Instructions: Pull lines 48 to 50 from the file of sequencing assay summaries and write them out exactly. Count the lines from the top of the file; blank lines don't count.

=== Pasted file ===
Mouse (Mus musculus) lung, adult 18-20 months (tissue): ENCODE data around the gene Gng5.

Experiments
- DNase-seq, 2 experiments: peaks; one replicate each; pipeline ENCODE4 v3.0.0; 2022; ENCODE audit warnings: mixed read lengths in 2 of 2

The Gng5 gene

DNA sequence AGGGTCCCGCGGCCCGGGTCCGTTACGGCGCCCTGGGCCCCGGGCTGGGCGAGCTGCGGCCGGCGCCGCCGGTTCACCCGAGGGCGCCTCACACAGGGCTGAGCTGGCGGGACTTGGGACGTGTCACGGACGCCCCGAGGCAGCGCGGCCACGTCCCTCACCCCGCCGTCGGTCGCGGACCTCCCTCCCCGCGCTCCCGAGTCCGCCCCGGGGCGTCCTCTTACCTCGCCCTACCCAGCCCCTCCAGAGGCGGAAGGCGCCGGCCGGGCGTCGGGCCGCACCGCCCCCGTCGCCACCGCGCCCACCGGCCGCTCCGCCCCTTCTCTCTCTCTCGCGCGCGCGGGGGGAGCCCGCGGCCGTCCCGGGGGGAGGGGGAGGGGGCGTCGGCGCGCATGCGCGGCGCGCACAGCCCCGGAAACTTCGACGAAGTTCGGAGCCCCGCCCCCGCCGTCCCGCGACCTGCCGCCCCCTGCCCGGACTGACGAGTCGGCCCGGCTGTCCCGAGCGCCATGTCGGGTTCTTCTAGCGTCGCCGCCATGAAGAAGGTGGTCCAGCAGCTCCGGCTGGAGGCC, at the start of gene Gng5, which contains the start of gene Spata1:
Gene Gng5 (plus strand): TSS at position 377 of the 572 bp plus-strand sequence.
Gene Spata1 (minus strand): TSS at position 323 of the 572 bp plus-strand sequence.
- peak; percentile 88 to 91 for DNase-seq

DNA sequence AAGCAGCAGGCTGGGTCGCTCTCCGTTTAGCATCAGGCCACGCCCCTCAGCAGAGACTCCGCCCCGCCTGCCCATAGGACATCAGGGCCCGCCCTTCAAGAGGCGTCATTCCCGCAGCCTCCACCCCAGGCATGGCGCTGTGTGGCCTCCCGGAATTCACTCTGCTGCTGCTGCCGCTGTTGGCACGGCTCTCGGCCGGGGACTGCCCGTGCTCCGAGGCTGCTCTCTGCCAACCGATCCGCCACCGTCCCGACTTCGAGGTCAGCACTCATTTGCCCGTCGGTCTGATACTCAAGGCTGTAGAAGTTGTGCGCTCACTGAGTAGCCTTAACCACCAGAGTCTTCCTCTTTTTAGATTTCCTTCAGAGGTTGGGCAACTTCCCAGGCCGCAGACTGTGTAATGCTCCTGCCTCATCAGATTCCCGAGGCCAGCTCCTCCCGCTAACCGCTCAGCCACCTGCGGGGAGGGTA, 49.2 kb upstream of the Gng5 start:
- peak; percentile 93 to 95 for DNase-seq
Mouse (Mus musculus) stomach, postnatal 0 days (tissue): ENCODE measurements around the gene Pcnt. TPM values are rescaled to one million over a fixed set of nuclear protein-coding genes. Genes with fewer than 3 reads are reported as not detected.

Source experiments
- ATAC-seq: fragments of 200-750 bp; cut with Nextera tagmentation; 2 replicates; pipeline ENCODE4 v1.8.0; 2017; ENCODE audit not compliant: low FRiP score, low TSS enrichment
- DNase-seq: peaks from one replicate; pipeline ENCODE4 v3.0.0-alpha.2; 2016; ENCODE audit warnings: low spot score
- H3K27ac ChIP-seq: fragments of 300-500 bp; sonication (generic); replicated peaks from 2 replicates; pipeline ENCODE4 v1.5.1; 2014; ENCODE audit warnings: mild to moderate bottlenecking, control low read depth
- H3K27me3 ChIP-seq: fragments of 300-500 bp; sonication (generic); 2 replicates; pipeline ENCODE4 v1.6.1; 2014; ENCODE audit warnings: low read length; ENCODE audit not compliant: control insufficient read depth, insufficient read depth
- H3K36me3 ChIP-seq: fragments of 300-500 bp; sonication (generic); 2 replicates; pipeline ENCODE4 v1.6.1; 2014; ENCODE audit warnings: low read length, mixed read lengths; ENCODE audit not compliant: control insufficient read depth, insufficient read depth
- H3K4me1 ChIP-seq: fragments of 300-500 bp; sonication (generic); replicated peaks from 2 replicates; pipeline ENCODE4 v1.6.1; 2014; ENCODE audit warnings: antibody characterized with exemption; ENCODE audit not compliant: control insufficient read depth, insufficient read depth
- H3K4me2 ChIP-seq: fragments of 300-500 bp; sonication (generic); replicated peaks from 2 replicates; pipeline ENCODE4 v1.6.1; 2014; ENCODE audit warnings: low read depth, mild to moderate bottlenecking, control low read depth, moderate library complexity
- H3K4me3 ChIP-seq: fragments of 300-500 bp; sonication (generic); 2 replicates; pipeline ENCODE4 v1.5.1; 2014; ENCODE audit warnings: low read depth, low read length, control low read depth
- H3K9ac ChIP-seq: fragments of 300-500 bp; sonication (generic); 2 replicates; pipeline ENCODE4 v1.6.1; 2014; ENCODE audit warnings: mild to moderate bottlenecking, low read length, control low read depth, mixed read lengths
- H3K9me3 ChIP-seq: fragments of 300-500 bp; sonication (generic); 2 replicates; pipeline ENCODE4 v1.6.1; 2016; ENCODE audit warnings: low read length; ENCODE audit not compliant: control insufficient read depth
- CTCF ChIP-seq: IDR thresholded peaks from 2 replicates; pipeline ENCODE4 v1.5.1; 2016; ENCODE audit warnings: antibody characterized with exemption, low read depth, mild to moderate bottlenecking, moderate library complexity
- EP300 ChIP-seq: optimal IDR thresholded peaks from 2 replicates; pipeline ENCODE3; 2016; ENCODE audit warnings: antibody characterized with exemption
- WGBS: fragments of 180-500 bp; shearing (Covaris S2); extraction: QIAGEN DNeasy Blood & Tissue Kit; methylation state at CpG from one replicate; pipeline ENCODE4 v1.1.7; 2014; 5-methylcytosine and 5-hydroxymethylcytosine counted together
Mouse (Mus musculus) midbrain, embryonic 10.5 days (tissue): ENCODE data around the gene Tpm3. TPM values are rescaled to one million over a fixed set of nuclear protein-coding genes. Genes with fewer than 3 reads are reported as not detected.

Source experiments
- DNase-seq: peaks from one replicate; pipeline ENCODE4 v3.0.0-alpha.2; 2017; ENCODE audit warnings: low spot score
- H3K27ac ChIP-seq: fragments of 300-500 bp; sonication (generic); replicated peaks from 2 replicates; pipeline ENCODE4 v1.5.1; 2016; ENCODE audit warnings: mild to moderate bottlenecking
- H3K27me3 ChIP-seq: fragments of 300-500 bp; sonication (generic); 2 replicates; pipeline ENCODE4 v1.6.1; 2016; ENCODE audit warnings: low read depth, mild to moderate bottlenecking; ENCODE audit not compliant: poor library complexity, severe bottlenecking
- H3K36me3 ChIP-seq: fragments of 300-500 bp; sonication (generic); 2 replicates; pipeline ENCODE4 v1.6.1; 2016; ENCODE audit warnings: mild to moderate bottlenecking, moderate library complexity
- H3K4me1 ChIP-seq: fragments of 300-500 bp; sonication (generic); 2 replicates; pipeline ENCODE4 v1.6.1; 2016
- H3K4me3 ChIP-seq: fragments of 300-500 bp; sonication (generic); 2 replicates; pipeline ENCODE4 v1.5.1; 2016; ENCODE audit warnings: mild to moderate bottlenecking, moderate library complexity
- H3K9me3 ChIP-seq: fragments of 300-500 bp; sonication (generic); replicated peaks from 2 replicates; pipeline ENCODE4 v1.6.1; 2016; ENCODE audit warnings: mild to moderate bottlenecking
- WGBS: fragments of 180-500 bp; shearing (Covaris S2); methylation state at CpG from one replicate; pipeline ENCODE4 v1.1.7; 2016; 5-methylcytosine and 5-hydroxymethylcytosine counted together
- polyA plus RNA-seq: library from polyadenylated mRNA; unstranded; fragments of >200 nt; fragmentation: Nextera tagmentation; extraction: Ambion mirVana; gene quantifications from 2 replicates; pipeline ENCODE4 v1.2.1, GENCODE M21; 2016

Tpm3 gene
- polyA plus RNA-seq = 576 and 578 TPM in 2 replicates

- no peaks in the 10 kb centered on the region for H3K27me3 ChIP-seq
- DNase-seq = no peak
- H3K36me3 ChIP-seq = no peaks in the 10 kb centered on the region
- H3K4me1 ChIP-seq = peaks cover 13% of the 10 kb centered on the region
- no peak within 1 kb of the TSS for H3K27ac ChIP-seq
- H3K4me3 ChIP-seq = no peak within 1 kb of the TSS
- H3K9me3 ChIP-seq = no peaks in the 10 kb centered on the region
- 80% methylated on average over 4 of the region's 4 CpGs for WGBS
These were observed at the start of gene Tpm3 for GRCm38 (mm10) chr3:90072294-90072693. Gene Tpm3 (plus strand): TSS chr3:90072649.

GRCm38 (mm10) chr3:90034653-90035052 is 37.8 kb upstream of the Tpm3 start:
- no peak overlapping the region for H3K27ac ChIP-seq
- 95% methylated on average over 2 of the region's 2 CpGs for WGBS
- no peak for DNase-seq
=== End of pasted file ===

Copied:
GRCm38 (mm10) chr3:90034653-90035052 is 37.8 kb upstream of the Tpm3 start:
- no peak overlapping the region for H3K27ac ChIP-seq
- 95% methylated on average over 2 of the region's 2 CpGs for WGBS